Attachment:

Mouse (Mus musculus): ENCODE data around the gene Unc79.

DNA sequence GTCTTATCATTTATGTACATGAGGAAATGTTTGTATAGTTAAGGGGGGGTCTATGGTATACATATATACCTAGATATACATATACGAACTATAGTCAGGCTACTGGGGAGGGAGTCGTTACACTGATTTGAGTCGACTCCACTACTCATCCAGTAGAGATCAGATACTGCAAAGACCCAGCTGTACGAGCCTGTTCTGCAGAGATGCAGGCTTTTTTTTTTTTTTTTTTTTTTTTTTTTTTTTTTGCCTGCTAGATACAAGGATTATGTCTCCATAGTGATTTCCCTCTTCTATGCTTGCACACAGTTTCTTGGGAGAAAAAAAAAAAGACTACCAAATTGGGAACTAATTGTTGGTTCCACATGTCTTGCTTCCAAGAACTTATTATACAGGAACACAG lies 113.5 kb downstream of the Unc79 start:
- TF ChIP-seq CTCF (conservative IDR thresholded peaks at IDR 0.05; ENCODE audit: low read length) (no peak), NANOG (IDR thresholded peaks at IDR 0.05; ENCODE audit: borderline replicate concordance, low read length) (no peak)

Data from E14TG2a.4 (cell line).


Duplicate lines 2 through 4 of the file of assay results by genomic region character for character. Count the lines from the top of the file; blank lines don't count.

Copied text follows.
DNA sequence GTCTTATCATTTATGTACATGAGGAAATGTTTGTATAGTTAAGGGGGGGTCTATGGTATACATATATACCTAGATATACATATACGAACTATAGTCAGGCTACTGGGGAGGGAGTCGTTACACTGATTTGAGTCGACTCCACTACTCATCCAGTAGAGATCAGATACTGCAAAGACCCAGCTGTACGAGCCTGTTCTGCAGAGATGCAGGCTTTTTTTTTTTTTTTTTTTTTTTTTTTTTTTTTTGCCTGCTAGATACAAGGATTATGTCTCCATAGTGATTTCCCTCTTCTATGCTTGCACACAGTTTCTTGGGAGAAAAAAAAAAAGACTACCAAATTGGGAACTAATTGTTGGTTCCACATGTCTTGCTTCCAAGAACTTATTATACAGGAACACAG lies 113.5 kb downstream of the Unc79 start:
- TF ChIP-seq CTCF (conservative IDR thresholded peaks at IDR 0.05; ENCODE audit: low read length) (no peak), NANOG (IDR thresholded peaks at IDR 0.05; ENCODE audit: borderline replicate concordance, low read length) (no peak)

Data from E14TG2a.4 (cell line).